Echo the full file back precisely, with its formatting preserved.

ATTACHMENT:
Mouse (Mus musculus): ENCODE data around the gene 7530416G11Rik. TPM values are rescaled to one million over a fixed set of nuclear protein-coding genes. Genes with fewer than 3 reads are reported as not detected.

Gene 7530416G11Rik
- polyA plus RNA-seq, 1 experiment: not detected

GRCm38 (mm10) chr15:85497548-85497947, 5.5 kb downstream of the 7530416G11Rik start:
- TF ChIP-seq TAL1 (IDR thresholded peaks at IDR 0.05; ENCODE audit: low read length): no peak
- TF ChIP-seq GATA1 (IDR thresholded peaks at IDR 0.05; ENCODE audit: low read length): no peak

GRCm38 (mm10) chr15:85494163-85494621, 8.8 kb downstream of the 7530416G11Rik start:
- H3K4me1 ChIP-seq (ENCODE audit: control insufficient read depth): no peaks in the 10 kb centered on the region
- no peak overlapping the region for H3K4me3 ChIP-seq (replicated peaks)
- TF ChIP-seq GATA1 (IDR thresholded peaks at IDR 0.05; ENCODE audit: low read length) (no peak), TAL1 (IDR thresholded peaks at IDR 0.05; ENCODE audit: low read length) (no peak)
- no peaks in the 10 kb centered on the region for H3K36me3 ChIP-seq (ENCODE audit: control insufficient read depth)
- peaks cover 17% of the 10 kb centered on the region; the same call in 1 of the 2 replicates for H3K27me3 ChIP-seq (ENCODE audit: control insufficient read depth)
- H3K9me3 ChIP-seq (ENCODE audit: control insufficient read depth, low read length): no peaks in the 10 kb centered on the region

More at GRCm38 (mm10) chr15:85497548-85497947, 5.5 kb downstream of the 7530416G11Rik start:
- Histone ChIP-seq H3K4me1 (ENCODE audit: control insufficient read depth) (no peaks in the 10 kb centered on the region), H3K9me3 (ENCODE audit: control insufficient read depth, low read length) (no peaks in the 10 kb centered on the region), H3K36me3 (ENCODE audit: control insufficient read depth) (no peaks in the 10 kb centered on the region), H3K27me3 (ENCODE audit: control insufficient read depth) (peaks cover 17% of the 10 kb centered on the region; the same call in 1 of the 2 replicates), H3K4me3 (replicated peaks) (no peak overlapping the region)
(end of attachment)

Mouse (Mus musculus): ENCODE data around the gene 7530416G11Rik. TPM values are rescaled to one million over a fixed set of nuclear protein-coding genes. Genes with fewer than 3 reads are reported as not detected.

Gene 7530416G11Rik
- polyA plus RNA-seq, 1 experiment: not detected

GRCm38 (mm10) chr15:85497548-85497947, 5.5 kb downstream of the 7530416G11Rik start:
- TF ChIP-seq TAL1 (IDR thresholded peaks at IDR 0.05; ENCODE audit: low read length): no peak
- TF ChIP-seq GATA1 (IDR thresholded peaks at IDR 0.05; ENCODE audit: low read length): no peak

GRCm38 (mm10) chr15:85494163-85494621, 8.8 kb downstream of the 7530416G11Rik start:
- H3K4me1 ChIP-seq (ENCODE audit: control insufficient read depth): no peaks in the 10 kb centered on the region
- no peak overlapping the region for H3K4me3 ChIP-seq (replicated peaks)
- TF ChIP-seq GATA1 (IDR thresholded peaks at IDR 0.05; ENCODE audit: low read length) (no peak), TAL1 (IDR thresholded peaks at IDR 0.05; ENCODE audit: low read length) (no peak)
- no peaks in the 10 kb centered on the region for H3K36me3 ChIP-seq (ENCODE audit: control insufficient read depth)
- peaks cover 17% of the 10 kb centered on the region; the same call in 1 of the 2 replicates for H3K27me3 ChIP-seq (ENCODE audit: control insufficient read depth)
- H3K9me3 ChIP-seq (ENCODE audit: control insufficient read depth, low read length): no peaks in the 10 kb centered on the region

More at GRCm38 (mm10) chr15:85497548-85497947, 5.5 kb downstream of the 7530416G11Rik start:
- Histone ChIP-seq H3K4me1 (ENCODE audit: control insufficient read depth) (no peaks in the 10 kb centered on the region), H3K9me3 (ENCODE audit: control insufficient read depth, low read length) (no peaks in the 10 kb centered on the region), H3K36me3 (ENCODE audit: control insufficient read depth) (no peaks in the 10 kb centered on the region), H3K27me3 (ENCODE audit: control insufficient read depth) (peaks cover 17% of the 10 kb centered on the region; the same call in 1 of the 2 replicates), H3K4me3 (replicated peaks) (no peak overlapping the region)